After months of consultation, the Dubai Financial Services Authority (DFSA) has finally formalized a tailored regime for loan and investment crowdfunding platforms, opening another avenue for Shariah compliant services.
The regulation, the first of its kind in the GCC and covers Shariah compliant crowdfunding services, dictates that any provider of Islamic peer-to-peer financing solutions would be required to comply to relevant existing Islamic finance rules and secure an Islamic endorsement on their license. At the moment, only one provider is licensed by these rules: Beehive, which offers Shariah solutions.
“By creating a clear set [of] rules for operators, we hope to encourage the sustainable development of this industry and [it] is part of our contribution to the UAE government’s strategy to develop the SME sector,” shared Ian Johnston, CEO of DFSA.
It is hoped that the framework would unlock SME growth, a segment which accounts for about 85% of businesses in the UAE (2014) and contributes to nearly 60% of the GDP while employing 60-65% of the UAE workforce, according to the DFSA.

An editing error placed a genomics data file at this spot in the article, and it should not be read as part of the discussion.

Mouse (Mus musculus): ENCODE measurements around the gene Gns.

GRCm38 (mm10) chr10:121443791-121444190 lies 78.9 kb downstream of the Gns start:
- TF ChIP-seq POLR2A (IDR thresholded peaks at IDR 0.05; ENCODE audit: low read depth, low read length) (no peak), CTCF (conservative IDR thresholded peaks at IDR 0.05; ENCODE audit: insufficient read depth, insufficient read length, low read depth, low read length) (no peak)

In Dubai alone, SMEs represent nearly 95% of all establishments and hire about 42% of the workforce, contributing 40% of the total value of Dubai’s economy. Despite being a significant economic force, SMEs struggle to access financing for expansion: figures from the Khalifa Fund show that 50-70% of loan applications by SMEs have been rejected by banks and SME loans only account for 4% of outstanding bank credit in the UAE, significantly below the MENA average of 9.3%. Crowdfunding, which is projected to extend over US$300 billion in loans and US$93 billion in equity-based financings by 2020, is seen as a crucial instrument to narrow the SME financing gap in the UAE. In fact, Beehive this month provided an online business with financing, guaranteed by the financial arm of Dubai SME (See IFN Fintech Report Pg 6).